Only $2.99/month

SPC 3210 FSU Zeigler Test 2

Terms in this set (77)

1. Dissonance as the most important concept to explain attitude change.
- Janis and Gilmore (1965) argue that when individuals participate in an inconsistency, such as arguing a position they do not believe in, they become motivated to think up all the arguments in favor of the position while suppressing all the arguments against it.
- Janis and Gilmore called this process biased scanning and argued that this process should increase the chances of accepting the new position.

2. "Conceptual fuzziness"
- Some researchers (Cooper and Fazio, 1984) note that the concept of dissonance is confounded by self-concept or impression management.
- Impression management refers to the activities people engage in to look good to themselves and others.

3. Self-perception and CDT
- Bern (1967) stated that, rather than dissonance in cognitions operating to change people, self-perception was at work.
- Self-perception simply means that people draw conclusions about their own attitudes the same way others do-by observing their behavior.
- Bern argued that it is not necessary to speculate about the degree of cognitive dissonance a person feels because people only need to observe what they are doing to calculate what their attitudes must be.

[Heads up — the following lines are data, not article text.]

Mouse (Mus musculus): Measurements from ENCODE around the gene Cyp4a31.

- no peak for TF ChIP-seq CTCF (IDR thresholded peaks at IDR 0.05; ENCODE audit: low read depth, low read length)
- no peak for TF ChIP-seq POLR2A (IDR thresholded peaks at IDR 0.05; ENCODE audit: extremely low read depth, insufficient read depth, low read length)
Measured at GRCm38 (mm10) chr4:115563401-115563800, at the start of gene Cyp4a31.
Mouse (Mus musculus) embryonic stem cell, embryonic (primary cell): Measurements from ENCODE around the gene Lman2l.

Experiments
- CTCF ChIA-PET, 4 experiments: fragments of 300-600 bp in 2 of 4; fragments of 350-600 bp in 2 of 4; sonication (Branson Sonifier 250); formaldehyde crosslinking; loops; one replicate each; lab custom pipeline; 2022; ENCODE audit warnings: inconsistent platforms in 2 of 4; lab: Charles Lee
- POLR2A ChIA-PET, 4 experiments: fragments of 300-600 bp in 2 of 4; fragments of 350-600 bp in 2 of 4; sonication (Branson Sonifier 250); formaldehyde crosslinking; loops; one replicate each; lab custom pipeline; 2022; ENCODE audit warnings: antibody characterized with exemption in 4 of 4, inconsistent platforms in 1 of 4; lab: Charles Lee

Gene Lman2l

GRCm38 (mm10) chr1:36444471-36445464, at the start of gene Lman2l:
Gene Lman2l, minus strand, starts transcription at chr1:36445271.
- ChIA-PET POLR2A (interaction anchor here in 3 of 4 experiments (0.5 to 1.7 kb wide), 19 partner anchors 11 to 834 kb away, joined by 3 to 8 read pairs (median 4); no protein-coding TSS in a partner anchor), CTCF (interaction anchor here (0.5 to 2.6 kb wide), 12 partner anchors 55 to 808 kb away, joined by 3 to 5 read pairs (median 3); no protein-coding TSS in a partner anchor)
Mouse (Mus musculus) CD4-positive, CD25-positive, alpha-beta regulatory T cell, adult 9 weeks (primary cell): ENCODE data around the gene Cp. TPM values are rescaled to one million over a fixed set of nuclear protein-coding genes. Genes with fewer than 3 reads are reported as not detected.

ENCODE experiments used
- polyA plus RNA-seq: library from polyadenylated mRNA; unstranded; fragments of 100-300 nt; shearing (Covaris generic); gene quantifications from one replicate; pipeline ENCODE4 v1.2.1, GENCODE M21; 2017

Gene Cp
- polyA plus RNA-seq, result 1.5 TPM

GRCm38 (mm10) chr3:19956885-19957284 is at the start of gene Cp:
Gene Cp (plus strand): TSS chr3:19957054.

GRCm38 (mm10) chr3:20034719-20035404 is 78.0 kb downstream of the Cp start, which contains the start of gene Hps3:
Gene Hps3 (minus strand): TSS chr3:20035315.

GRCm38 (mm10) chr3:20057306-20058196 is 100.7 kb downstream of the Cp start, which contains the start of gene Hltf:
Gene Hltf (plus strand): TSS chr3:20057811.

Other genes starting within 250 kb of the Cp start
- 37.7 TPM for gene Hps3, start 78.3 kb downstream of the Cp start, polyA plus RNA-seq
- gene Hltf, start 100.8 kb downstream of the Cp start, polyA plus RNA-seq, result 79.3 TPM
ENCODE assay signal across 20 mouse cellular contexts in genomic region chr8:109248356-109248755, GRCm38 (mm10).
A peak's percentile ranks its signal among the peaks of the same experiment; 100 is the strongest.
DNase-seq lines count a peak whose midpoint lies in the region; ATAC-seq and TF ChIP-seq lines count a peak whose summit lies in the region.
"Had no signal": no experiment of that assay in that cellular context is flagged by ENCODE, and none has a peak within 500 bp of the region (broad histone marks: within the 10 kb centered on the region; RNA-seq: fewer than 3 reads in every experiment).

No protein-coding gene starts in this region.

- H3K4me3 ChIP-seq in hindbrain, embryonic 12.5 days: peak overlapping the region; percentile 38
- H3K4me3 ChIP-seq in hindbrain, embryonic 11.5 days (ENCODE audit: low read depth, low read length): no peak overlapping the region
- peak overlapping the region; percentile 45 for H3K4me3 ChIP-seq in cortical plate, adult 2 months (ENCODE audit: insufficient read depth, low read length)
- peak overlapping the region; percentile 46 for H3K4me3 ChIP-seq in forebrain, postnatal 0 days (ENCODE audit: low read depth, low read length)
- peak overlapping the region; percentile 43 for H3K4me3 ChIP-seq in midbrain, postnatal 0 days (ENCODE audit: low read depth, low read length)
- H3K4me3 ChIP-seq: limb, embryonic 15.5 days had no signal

4. Self-Affirmation
- Steele (1998) argues that dissonance is the result of behaving in a manner that threatens one's sense of moral integrity.

5. CDT also has been critiqued on two of the criteria for evaluating theory.
- Some critics feel that the theory does not posses a high degree of practical utility; because CDT offers multiple ways to reduce dissonance, the theory is not able to predict outcomes with any degree of precision.
- Regarding testability, it is difficult to disprove the theory; critics of CDT point out that because CDT asserts that dissonance will motivate people to act, when people do not act, proponents of the theory can say that the dissonance must not have been strong enough, rather than concluding that the theory is wrong.